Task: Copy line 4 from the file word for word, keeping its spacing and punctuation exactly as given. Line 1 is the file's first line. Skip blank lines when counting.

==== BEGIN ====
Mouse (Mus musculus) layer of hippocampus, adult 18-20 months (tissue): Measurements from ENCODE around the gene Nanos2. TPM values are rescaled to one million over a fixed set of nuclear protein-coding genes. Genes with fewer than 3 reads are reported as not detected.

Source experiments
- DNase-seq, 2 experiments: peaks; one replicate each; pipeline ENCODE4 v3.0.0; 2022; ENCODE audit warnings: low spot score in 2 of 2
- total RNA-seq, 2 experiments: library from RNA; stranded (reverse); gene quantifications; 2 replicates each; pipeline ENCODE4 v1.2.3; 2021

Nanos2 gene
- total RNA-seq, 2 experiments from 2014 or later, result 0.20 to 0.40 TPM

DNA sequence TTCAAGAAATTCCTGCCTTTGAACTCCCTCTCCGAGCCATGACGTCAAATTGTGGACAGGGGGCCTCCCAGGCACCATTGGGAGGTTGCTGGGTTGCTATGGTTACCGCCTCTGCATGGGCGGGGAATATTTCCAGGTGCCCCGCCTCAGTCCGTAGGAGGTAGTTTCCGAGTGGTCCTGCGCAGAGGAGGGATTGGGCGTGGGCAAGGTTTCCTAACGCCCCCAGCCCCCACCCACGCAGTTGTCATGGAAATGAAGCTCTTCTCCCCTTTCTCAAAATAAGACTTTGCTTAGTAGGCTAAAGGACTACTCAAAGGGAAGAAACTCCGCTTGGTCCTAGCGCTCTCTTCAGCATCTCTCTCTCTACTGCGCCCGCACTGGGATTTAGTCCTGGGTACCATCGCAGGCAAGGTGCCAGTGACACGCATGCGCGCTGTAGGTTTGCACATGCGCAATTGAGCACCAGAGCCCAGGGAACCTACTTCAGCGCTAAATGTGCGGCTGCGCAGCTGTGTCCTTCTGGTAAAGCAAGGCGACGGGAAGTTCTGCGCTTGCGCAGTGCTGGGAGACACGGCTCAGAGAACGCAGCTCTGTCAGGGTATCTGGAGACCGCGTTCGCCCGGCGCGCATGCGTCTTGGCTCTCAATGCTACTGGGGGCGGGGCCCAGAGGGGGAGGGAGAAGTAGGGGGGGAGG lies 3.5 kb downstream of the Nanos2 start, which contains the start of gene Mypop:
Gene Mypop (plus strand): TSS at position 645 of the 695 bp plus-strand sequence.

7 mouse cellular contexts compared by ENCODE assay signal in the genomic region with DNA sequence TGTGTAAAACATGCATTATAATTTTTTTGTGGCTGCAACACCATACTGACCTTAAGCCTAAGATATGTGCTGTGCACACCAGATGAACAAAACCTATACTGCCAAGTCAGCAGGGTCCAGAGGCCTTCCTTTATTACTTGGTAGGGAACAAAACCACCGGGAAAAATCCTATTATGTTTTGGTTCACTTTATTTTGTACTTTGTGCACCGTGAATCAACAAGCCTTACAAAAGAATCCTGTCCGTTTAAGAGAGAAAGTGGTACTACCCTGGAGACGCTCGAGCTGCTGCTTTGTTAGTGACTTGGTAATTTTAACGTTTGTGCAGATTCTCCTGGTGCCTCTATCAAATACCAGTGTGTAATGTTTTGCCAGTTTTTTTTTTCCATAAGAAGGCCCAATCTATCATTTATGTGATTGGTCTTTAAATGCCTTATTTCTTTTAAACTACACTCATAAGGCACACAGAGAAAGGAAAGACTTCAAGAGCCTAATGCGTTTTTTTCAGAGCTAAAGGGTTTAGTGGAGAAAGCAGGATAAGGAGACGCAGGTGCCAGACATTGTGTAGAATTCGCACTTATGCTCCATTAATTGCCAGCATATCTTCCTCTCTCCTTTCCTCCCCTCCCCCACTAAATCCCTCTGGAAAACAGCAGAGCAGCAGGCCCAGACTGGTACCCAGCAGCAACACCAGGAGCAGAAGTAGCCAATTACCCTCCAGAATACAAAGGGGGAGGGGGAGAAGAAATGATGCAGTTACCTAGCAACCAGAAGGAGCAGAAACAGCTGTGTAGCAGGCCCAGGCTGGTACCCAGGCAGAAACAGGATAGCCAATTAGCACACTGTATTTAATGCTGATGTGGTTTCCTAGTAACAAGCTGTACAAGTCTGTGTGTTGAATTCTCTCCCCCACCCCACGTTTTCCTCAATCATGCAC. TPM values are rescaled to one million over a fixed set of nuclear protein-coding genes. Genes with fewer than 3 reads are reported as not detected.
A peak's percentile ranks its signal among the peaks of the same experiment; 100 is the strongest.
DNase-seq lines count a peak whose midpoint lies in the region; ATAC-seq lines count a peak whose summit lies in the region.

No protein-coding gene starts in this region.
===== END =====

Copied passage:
- total RNA-seq, 2 experiments: library from RNA; stranded (reverse); gene quantifications; 2 replicates each; pipeline ENCODE4 v1.2.3; 2021